The U.S. has announced plans to withdraw from a 144-year-old postal treaty, which the White House says lets China ship goods at unfairly low prices.
This story originally appeared in BBC News.
Under the treaty, a UN body sets lower international rates for packages from certain countries, a move originally designed to support poorer nations.
But the U.S. said the discounts put American businesses at a disadvantage.
Officials said they hoped the notice of withdrawal would set the stage to agree a better deal.
“We’re looking for a fair system,” a senior administration official told reporters. “We do hope that ultimately we achieve a negotiated outcome.”
The BBC’s Asia business correspondent Karishma Vaswani says the move to pull out of the treaty is aimed at forcing the Chinese to give up the developing nation status they had when they first entered the pact back in 1969.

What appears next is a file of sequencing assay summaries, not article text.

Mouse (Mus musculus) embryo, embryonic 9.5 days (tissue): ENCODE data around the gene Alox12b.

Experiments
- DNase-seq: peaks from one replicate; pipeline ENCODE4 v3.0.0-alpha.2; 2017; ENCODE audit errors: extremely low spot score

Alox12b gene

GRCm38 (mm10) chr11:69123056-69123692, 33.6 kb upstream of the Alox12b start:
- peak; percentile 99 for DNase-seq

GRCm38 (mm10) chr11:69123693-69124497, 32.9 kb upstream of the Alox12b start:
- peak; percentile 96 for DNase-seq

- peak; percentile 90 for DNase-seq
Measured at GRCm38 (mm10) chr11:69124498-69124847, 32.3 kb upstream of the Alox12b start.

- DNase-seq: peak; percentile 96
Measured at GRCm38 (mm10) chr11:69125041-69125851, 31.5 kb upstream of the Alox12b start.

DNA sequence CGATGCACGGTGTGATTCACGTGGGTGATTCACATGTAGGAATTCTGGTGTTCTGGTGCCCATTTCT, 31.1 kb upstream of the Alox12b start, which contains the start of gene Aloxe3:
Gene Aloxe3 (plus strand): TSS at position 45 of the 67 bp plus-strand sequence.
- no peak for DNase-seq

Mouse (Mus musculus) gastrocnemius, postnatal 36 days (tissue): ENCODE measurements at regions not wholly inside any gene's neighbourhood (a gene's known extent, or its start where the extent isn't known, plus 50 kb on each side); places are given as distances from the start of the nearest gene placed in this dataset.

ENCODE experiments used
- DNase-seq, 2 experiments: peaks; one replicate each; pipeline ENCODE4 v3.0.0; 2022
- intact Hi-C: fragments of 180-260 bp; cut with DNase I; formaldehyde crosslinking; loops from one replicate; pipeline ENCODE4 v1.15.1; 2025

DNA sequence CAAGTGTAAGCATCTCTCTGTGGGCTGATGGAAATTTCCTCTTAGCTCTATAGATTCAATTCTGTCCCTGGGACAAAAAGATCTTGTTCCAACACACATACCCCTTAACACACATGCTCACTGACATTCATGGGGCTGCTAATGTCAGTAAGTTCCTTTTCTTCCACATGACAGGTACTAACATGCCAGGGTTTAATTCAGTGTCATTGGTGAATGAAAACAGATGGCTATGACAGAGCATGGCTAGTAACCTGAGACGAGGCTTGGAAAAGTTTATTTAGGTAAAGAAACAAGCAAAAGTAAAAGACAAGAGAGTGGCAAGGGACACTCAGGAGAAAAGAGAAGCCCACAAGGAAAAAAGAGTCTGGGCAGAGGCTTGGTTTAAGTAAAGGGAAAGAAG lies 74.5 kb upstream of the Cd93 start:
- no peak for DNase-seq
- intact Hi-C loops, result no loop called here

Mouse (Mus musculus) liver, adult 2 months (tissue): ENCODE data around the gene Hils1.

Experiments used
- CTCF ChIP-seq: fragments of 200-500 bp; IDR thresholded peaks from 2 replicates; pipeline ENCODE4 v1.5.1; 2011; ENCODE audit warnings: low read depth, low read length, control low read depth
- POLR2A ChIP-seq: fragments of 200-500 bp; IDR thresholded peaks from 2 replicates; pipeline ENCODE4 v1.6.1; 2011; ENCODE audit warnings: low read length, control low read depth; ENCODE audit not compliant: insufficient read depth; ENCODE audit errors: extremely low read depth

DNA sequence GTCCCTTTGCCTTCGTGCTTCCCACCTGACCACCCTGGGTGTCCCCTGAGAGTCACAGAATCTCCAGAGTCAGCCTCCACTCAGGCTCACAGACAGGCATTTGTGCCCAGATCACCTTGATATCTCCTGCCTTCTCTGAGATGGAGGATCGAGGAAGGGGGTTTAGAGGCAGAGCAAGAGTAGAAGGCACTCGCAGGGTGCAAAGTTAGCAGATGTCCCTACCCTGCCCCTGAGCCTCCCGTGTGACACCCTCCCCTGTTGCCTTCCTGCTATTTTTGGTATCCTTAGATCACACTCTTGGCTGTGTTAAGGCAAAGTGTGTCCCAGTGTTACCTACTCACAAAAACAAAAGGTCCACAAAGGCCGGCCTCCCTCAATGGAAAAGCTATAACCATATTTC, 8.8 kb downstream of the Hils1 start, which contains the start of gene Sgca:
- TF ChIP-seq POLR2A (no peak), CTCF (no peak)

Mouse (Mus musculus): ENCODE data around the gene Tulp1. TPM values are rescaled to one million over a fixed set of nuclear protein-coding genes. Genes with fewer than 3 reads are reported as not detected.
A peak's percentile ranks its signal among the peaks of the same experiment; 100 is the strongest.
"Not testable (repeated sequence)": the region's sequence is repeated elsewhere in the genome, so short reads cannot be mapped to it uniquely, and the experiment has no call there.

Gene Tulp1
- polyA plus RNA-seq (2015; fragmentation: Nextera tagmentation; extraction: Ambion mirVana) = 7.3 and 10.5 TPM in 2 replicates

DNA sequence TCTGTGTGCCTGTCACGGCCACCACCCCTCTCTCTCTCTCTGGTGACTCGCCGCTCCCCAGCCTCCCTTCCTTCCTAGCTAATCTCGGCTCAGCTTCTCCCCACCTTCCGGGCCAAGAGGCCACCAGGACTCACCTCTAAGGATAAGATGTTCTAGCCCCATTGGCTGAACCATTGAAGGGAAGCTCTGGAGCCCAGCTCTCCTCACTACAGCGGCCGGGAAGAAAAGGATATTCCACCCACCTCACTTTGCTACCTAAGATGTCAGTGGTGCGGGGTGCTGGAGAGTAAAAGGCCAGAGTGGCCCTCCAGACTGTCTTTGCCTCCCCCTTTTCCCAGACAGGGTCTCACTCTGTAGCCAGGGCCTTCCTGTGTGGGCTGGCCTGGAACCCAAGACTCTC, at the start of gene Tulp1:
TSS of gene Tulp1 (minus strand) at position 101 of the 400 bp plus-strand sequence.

The bid to overhaul the treaty is part of U.S. President Donald Trump’s combative “America First” approach to trade, which has led to tariffs on billions of dollars in goods, attacks on existing trade treaties and criticism of multilateral agreements.
He has frequently singled out China, which exports more goods to the U.S. than any other country.
Officials said the discounts strain the finances of the U.S. Postal Service, facilitate the shipment of counterfeit goods and distort pricing within the U.S., leading to higher fees for domestic companies.